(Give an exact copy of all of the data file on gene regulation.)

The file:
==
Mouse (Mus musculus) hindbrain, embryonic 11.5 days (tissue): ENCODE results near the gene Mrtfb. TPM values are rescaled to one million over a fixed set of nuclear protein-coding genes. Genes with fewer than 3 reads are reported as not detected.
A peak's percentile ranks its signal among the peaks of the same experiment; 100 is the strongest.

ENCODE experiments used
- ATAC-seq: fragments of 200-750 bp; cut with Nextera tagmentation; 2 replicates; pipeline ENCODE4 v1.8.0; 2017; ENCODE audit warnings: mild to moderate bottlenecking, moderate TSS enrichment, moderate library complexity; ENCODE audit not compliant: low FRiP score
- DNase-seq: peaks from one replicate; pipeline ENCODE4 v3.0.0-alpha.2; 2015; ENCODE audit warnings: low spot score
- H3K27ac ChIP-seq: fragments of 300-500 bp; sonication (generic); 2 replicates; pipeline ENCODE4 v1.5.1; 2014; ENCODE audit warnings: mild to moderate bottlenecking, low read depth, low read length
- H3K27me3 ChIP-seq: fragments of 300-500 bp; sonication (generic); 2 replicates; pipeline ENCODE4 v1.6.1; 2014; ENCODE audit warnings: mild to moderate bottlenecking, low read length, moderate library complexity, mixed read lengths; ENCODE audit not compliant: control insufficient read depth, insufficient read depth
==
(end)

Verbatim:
Mouse (Mus musculus) hindbrain, embryonic 11.5 days (tissue): ENCODE results near the gene Mrtfb. TPM values are rescaled to one million over a fixed set of nuclear protein-coding genes. Genes with fewer than 3 reads are reported as not detected.
A peak's percentile ranks its signal among the peaks of the same experiment; 100 is the strongest.

ENCODE experiments used
- ATAC-seq: fragments of 200-750 bp; cut with Nextera tagmentation; 2 replicates; pipeline ENCODE4 v1.8.0; 2017; ENCODE audit warnings: mild to moderate bottlenecking, moderate TSS enrichment, moderate library complexity; ENCODE audit not compliant: low FRiP score
- DNase-seq: peaks from one replicate; pipeline ENCODE4 v3.0.0-alpha.2; 2015; ENCODE audit warnings: low spot score
- H3K27ac ChIP-seq: fragments of 300-500 bp; sonication (generic); 2 replicates; pipeline ENCODE4 v1.5.1; 2014; ENCODE audit warnings: mild to moderate bottlenecking, low read depth, low read length
- H3K27me3 ChIP-seq: fragments of 300-500 bp; sonication (generic); 2 replicates; pipeline ENCODE4 v1.6.1; 2014; ENCODE audit warnings: mild to moderate bottlenecking, low read length, moderate library complexity, mixed read lengths; ENCODE audit not compliant: control insufficient read depth, insufficient read depth